19:09 GMT02 June 2020
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    After the Trump administration banned US companies from doing business with Huawei several months ago, owners of the Chinese company’s latest Mate 30 Pro are trying to reinstall Google services – but not exactly in the safest way.

    The lack of Google apps is a serious black mark on the company’s most advanced device, as it is now shipping without the Android app ecosystem and without apps like the PlayStore, Gmail, Google Maps, YouTube, Chrome, the Google Assistant, and more. The company had to react after the US government blacklisted Huawei in May over claims that it has connections with the Chinese secret service. Beijing denied the allegations, but Washington still banned US businesses from making deals with the corporation without first procuring special licenses. Google warned about the security risks of the ban, but later stopped updating its products on Huawei devices.

    Usually installing them on devices that have no pre-installed Google ecosystem, like Amazon Kindle Fire devices, custom ROMs based on the open source Android code (like LineageOS), and on imported devices meant for the Google-free Chinese market, is no problem. The gray market distribution of Google apps is something the Android modding scene has down to a science.

    However, it appears that none of these methods works on the Mate 30 Pro as they rely on either an unlocked bootloader, which allows users to flash Google apps to the normally read-only system partition, or they rely on "stub apps" left in the system partition by the device manufacturer specifically for the Google apps, so sideloaded versions can get the system-level permissions they need to work. The Mate 30 doesn't allow for either method.

    The only approach that has worked so far is through a website called Lzplay.net. It seemingly installs six system apps in the blink of an eye with almost no user interaction, but there is a little problem: it plugs into Android's Mobile Device Management (MDM) API, which is meant for enterprise services like Android for Work, or your company's IT department. In other words, it is a remote management API that is meant to give your IT department full control over a company-issued device, allowing them to silently install and uninstall apps, change the lock screen password, remote-wipe the device, and so on.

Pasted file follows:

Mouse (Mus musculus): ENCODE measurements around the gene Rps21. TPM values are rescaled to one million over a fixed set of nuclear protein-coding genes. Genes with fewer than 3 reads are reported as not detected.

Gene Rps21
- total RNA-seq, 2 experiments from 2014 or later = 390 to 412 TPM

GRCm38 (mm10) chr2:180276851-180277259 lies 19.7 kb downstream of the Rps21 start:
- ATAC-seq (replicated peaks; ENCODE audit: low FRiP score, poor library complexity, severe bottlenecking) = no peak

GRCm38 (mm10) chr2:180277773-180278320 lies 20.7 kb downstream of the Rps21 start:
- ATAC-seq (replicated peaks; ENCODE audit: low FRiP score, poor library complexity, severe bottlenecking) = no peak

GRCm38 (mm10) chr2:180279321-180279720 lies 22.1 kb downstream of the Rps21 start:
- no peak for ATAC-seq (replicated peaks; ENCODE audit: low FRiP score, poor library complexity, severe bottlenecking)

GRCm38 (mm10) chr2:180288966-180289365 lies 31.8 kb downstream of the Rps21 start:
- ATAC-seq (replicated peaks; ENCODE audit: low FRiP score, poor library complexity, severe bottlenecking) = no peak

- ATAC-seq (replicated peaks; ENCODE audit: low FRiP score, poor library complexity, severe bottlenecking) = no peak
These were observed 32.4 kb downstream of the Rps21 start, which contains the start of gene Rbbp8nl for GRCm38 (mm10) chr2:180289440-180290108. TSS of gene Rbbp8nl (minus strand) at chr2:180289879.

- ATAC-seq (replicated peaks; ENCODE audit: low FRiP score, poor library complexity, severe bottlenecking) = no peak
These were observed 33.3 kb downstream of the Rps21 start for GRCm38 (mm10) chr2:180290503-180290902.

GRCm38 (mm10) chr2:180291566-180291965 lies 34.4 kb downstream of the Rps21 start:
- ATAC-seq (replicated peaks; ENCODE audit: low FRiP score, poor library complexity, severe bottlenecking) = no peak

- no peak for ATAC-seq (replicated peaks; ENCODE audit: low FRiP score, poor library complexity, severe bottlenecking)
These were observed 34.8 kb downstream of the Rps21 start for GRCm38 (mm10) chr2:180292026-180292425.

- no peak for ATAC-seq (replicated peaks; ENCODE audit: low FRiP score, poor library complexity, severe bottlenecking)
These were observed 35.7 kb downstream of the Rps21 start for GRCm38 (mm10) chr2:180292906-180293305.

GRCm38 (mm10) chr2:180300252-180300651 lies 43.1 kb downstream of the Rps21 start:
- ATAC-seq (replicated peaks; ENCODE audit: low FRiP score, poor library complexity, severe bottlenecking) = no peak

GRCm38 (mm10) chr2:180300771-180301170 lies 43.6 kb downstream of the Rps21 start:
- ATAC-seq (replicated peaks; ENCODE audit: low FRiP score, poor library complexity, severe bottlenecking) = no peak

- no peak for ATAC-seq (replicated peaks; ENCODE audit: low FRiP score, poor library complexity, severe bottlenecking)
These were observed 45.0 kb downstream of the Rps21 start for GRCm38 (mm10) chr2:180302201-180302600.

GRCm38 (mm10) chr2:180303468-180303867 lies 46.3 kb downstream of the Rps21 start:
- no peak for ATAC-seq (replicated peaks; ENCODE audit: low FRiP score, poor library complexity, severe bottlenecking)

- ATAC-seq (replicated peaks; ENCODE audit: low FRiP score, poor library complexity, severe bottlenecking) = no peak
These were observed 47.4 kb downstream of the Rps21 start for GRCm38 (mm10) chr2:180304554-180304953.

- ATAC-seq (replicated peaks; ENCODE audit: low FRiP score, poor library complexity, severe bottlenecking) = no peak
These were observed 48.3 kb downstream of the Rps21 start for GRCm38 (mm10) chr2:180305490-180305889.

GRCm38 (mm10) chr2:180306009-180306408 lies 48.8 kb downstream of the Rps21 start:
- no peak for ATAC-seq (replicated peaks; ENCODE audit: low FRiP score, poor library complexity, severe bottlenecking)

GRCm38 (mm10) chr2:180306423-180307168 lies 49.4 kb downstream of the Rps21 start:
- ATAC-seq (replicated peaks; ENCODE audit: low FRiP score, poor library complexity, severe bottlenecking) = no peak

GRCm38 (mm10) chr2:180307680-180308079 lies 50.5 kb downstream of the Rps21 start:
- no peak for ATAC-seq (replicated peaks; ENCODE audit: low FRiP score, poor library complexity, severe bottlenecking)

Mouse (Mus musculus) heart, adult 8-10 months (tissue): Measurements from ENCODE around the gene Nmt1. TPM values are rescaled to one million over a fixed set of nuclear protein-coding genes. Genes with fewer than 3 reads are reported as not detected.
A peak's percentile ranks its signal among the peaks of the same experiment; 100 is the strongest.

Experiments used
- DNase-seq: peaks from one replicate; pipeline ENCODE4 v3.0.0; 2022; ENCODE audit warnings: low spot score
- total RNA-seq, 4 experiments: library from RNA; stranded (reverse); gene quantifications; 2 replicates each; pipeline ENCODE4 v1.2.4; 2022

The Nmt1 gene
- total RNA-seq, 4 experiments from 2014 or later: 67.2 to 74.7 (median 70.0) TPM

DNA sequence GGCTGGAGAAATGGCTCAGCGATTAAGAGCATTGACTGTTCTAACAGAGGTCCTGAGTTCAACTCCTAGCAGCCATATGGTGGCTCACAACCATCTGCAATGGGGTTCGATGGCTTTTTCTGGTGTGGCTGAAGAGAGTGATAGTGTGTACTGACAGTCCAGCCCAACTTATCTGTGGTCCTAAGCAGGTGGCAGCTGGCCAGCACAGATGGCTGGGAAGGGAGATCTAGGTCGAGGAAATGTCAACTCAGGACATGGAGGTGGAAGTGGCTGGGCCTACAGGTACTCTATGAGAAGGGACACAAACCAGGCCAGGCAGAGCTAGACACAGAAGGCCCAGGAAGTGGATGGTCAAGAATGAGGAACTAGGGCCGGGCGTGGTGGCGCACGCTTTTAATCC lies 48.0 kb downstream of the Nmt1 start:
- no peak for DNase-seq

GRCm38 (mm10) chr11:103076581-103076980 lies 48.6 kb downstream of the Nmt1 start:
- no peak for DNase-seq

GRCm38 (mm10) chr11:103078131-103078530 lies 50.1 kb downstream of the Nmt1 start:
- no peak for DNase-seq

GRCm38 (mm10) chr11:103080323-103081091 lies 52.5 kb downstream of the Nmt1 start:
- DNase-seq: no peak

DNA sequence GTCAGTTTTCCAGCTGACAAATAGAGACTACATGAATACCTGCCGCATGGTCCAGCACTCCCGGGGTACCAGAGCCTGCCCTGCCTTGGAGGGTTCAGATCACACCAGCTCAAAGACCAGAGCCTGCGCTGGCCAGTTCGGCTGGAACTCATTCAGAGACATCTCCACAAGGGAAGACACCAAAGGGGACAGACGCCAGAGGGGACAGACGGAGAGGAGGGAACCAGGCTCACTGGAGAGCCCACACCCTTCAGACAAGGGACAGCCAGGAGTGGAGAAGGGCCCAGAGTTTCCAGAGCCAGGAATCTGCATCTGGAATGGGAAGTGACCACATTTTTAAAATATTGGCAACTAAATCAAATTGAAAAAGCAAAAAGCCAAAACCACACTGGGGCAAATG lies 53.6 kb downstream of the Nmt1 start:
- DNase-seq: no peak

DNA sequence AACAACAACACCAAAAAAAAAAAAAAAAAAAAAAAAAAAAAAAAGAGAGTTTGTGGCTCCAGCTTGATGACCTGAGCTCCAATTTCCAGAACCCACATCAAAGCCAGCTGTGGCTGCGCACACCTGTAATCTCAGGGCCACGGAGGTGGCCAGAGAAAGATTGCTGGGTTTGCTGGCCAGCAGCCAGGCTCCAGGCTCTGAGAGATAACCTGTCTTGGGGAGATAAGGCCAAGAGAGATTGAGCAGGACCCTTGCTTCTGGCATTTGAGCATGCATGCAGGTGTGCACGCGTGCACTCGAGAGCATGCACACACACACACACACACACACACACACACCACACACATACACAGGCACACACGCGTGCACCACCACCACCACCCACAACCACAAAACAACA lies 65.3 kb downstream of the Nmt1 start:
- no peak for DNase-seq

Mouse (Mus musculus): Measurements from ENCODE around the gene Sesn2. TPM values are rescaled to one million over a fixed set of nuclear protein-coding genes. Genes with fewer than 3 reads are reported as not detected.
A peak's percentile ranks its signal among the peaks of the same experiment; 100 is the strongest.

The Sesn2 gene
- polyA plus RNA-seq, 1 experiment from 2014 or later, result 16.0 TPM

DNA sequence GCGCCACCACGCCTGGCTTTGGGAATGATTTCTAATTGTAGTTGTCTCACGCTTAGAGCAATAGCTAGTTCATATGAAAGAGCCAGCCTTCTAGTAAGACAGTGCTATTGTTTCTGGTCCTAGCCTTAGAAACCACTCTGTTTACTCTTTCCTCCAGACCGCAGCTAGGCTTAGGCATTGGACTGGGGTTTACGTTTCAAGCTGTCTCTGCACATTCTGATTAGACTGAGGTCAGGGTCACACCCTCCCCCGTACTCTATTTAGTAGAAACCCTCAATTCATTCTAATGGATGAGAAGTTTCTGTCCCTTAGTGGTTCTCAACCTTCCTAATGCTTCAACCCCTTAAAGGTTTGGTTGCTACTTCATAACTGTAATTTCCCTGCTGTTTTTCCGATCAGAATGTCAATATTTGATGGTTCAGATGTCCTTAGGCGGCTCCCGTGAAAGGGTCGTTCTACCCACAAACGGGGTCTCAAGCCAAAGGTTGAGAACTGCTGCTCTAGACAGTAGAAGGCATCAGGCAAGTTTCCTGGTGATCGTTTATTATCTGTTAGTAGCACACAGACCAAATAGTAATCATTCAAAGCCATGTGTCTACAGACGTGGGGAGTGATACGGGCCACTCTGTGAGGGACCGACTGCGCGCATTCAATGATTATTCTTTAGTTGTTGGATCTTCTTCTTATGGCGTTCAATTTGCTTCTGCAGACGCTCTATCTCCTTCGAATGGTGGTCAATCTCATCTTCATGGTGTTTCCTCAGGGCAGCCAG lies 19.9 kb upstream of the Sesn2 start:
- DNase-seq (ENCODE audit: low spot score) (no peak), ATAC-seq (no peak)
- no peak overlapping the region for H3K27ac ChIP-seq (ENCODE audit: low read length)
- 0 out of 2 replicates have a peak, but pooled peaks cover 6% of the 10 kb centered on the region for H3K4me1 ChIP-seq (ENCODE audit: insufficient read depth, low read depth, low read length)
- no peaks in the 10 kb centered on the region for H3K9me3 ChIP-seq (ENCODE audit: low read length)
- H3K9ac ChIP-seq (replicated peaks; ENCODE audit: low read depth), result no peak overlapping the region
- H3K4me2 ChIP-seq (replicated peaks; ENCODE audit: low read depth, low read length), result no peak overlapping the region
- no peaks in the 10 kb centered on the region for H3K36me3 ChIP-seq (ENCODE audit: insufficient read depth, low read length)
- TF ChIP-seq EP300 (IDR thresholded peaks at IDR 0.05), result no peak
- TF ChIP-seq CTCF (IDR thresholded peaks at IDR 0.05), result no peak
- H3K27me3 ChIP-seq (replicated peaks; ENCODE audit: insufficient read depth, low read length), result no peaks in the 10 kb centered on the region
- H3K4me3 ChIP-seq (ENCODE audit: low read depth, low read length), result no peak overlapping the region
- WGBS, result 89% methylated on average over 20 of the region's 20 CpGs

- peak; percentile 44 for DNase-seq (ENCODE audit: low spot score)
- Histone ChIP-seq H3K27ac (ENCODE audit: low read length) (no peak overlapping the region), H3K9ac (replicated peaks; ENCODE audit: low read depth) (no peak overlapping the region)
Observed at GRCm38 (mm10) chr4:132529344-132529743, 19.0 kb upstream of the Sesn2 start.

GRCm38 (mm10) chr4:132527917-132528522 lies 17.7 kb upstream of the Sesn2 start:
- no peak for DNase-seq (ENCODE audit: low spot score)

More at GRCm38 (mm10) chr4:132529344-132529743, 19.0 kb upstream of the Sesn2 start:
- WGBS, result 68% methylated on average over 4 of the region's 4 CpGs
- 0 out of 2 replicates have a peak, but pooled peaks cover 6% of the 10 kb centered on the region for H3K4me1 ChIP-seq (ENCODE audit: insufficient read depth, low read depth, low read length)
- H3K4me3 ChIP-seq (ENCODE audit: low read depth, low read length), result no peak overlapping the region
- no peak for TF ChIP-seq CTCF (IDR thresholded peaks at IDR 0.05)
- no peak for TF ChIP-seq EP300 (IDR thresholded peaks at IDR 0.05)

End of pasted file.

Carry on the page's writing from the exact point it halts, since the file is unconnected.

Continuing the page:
While granting such permissions is fine if you give it to an entity you 100-percent trust: apps like Google's Android for Work, an app from your company's MDM provider for your company-issued phone, or maybe you have an Android-powered kiosk or IoT device that you personally want to manage remotely, Lzplay.net doesn’t seem to be a trustworthy website. A whois lookup shows the site is hosted in mainland China and was created just three months ago, and aside from this, there is zero information available on who owns it or who designed it. Uninstalling the device administrator app is not as easy as uninstalling a normal app, either—you can't remove the app unless you first dig through the settings and remove it as the administrator first.

    Although nothing malicious has reportedly happened to those who installed Lzplay on their phones yet, the potential risk is huge. Using the device administrator privileges, it could easily fill your phone with bitcoin miners, remotely install ransomware, or brick your phone. Yet it remains the only way for Huawei Mate 30 Pro users to enjoy Google services so far.

    Related:

    US Blacklist Backfires as Huawei Starts Building 5G Base Stations Without American-Made Parts
    Huawei CEO Says Company Started 6G Research ‘A Long Time Ago’, Brushing Off Blacklisting Fears
    Huawei Mate 30 Remakes Supply Chain, Finds Domestic Suppliers Amid US Ban
    Huawei Set to Launch Video Service in Russia Amid Efforts to Replace US-Made Software
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    services, Google, Huawei, Huawei
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